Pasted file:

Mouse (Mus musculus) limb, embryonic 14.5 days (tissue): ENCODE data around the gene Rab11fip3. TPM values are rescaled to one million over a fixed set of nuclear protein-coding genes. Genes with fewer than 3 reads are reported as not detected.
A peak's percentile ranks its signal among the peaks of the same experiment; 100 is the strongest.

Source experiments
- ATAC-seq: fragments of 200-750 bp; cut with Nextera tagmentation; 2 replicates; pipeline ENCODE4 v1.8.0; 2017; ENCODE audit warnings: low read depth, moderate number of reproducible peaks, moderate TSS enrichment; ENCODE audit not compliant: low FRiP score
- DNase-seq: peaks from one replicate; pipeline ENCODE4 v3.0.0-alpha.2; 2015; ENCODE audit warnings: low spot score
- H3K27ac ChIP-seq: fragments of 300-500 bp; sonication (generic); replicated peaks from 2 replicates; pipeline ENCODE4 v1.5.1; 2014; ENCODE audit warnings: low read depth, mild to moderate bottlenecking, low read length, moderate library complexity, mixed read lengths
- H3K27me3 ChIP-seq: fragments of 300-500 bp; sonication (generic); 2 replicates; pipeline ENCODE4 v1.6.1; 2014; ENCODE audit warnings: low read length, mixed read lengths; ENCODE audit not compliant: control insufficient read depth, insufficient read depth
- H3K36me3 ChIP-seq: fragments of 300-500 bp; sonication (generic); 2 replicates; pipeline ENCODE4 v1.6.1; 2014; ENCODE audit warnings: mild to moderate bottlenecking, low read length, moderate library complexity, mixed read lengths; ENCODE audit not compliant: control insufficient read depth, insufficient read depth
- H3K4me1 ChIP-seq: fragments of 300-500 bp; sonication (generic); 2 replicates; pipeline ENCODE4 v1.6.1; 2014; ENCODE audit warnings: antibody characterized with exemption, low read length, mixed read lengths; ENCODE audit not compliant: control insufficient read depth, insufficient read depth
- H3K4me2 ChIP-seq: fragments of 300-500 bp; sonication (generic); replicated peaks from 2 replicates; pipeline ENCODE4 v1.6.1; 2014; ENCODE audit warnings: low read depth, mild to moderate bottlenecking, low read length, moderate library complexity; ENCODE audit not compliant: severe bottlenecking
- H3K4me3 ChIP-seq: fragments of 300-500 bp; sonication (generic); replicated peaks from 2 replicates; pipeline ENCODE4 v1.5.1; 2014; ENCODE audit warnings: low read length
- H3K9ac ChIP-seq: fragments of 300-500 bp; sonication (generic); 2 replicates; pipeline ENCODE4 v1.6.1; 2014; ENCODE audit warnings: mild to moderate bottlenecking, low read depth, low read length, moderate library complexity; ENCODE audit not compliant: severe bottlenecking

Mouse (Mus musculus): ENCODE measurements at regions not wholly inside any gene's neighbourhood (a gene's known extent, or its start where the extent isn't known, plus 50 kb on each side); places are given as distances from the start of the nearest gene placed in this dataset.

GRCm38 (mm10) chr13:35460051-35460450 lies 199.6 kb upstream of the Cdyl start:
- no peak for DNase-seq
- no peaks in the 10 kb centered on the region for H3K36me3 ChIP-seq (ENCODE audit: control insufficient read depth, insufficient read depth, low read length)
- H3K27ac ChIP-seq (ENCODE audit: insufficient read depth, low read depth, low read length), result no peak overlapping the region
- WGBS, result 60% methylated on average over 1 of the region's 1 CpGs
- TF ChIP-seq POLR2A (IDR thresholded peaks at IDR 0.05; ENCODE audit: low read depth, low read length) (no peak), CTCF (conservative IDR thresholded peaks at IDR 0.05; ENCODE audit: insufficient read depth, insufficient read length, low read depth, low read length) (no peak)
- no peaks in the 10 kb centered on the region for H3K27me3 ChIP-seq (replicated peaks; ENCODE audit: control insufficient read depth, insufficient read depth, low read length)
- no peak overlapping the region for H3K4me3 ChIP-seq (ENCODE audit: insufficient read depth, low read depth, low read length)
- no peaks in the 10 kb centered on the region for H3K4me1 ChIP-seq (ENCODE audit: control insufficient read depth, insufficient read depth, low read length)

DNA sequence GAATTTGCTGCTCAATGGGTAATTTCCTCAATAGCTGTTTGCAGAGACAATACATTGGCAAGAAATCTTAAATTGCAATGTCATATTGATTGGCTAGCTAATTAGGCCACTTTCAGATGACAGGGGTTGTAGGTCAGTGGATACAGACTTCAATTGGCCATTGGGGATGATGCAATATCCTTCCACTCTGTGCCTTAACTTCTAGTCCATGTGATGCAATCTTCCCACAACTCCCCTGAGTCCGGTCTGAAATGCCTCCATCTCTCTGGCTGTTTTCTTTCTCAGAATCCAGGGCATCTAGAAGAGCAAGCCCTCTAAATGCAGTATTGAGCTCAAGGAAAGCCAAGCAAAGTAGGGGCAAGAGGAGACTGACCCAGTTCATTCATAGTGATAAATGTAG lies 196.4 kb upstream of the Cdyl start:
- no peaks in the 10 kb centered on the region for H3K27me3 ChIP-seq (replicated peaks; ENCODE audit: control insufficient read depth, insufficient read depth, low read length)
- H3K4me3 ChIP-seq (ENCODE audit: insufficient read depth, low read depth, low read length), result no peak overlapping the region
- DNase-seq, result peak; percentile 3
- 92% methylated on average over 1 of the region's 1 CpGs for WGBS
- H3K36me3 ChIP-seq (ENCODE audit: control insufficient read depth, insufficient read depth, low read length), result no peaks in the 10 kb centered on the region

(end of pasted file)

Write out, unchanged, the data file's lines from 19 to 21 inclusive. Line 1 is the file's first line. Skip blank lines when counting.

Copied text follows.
- TF ChIP-seq POLR2A (IDR thresholded peaks at IDR 0.05; ENCODE audit: low read depth, low read length) (no peak), CTCF (conservative IDR thresholded peaks at IDR 0.05; ENCODE audit: insufficient read depth, insufficient read length, low read depth, low read length) (no peak)
- no peaks in the 10 kb centered on the region for H3K27me3 ChIP-seq (replicated peaks; ENCODE audit: control insufficient read depth, insufficient read depth, low read length)
- no peak overlapping the region for H3K4me3 ChIP-seq (ENCODE audit: insufficient read depth, low read depth, low read length)